Somehow the day seemed to fly by with all my little “to do’s” I had on a list. Some of those chores entailed making sure those vacant listings of mine have their furnaces turned on and working properly. With the weather soon to be turning much colder, is creating more concern on my part. Most people have no idea how quickly a home’s water pipes can freeze when it gets well below freezing. Over these long years, I’ve seen some very costly damage occur when pipes freeze, and then when it warms up enough to thaw, there’s water spraying everywhere.
One of the reasons I refuse to have an ice maker on my refrigerator is knowing even the slightest leak in one of those small hoses can eventually water-log an entire first floor. I’m still convinced many of those plastic hoses and fittings are not strong enough to withstand a city’s water pressure over a long period of time. I’ll just continue using my old-fashioned ice cube trays.
Another one of my little jobs today was to change a light bulb at the bottom of a basement stairway on one of my listings. The bulb that was there was an energy-saving bulb which takes a long time to brighten. I didn’t think it wise to have a bulb like that at the bottom of a stairwell. When showing a home, one should always have instant light. Have you noticed how hard it is to find regular light bulbs that are more than 60 watts? We can thank our Government’s intervention on that. I fully understand saving energy, but there are situations when stronger lighting is necessary—especially when a home is listed for sale. You can’t expect someone to buy it if they can’t see what they’re buying.
A seller called me this afternoon to let me know he’s decided to not have his home for sale any longer. I’m sure he thought I’d be disappointed in hearing I’ll not be able to market his home any longer, when in fact I was relieved. The on-going communication problems with his tenants was enough to wear nearly anyone down. I’m sure his tenants think they’ve won and likely now smiling and laughing over the number of times they refused their house to be shown. I wish that whole landlord/tenant relationship well, and even more so if I’ll never see them darken my office door again.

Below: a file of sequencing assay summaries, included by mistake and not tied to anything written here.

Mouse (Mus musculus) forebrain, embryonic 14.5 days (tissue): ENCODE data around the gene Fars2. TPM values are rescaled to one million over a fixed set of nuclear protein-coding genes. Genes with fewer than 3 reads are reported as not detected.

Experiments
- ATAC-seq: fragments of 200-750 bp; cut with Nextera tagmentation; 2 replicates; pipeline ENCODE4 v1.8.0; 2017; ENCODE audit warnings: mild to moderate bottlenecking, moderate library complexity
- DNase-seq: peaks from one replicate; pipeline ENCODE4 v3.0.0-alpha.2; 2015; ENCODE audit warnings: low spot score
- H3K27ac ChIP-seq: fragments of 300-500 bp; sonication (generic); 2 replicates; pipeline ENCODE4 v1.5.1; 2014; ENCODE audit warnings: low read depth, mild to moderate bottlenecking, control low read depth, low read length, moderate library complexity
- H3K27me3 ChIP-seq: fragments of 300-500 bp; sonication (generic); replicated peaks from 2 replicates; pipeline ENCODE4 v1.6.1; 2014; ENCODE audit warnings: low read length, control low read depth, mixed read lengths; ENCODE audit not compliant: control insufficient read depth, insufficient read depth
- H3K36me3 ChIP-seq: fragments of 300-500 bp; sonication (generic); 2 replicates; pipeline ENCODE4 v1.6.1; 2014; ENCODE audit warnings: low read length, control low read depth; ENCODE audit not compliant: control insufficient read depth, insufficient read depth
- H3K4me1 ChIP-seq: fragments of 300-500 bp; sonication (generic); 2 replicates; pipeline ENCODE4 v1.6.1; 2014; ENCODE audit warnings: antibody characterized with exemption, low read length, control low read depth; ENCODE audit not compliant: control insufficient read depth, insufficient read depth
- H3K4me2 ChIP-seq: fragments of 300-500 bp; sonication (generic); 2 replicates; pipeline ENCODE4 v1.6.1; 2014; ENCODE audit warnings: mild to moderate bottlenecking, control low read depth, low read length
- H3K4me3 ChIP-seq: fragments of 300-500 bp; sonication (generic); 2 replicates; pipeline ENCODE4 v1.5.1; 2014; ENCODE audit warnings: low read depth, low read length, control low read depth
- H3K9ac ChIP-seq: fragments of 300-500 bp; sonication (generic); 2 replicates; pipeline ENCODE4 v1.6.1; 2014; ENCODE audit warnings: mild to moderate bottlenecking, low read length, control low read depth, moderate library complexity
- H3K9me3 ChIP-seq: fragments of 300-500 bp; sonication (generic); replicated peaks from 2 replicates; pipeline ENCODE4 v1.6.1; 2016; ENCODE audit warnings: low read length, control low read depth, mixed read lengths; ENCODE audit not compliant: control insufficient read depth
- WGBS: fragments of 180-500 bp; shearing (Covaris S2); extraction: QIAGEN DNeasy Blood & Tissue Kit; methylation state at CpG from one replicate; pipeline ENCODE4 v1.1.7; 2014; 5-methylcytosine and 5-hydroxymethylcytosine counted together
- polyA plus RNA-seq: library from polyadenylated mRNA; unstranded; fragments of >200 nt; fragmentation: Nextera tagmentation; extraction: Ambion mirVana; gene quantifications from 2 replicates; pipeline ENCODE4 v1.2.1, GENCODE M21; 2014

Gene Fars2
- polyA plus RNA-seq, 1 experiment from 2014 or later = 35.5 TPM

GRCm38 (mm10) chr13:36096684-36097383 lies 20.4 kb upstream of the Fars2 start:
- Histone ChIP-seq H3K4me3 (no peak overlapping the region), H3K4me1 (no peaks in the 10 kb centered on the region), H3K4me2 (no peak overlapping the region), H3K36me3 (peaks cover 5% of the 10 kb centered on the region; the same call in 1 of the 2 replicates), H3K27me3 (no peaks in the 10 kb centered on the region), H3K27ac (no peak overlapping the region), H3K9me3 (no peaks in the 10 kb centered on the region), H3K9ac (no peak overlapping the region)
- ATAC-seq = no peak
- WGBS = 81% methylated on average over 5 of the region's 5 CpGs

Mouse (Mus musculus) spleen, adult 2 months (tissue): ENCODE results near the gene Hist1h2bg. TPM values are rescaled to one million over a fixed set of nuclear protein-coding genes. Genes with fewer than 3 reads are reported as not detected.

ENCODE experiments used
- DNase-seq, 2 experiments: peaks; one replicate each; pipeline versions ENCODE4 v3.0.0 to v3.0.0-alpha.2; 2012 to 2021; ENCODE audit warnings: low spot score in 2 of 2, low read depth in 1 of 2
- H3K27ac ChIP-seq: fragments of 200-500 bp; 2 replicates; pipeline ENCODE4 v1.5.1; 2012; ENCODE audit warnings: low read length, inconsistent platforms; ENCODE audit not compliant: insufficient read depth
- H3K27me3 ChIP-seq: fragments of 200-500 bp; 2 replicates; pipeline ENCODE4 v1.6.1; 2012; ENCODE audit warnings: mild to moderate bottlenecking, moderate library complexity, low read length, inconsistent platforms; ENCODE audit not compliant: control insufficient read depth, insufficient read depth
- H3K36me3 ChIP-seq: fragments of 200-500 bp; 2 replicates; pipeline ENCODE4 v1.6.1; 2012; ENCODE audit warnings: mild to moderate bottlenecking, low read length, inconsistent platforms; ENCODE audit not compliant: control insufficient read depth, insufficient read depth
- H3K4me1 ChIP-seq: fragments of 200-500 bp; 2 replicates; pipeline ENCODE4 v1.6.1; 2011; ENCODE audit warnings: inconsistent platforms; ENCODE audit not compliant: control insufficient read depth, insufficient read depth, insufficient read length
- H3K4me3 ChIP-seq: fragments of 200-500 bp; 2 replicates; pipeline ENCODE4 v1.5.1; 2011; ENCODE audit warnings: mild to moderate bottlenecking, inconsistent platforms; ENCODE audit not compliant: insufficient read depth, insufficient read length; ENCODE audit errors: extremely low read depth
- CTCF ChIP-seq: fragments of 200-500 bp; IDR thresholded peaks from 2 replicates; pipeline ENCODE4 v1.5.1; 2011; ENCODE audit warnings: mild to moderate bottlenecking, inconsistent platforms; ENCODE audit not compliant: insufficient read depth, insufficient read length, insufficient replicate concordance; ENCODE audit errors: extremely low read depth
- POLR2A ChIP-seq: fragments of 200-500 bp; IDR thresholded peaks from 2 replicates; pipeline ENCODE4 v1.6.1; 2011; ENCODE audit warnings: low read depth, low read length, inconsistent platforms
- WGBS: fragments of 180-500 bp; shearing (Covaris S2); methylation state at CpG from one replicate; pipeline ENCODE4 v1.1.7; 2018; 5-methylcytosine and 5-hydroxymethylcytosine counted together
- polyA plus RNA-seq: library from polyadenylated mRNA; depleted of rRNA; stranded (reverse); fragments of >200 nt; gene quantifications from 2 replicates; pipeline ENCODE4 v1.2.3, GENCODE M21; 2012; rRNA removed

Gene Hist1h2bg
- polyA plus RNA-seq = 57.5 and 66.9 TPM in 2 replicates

I moved like greased lightening to get my sign out of that yard today, and when I pulled up, I noticed it laying flat and muddied on the ground. It must have been the last unspoken message to me from those “delightful” tenants. Without a second thought, I went and picked it up and placed it in my vehicle while quietly saying “Good Bye, and Good Riddance” to that prolonged drama. I’m certain I’ll be all the better for it tomorrow because knowing fully well, the universe has a way of setting wrongs aright.
While working at the front desk of my office and seeing the stream of non-touristy people walking up and down Federal Ave. in our Historic District this afternoon, I’m wondering if the big promoters of their proposed Mason City Renaissance project have special magic wands or genies in bottles to where they’ll be able to instantly change the most apparent socio/economic and meta-physical state of those many I happened to see walking past my office in just one hour’s time. I felt like a little fish looking out from the other side of the glass of my fish bowl. Believe me, it wasn’t a pretty.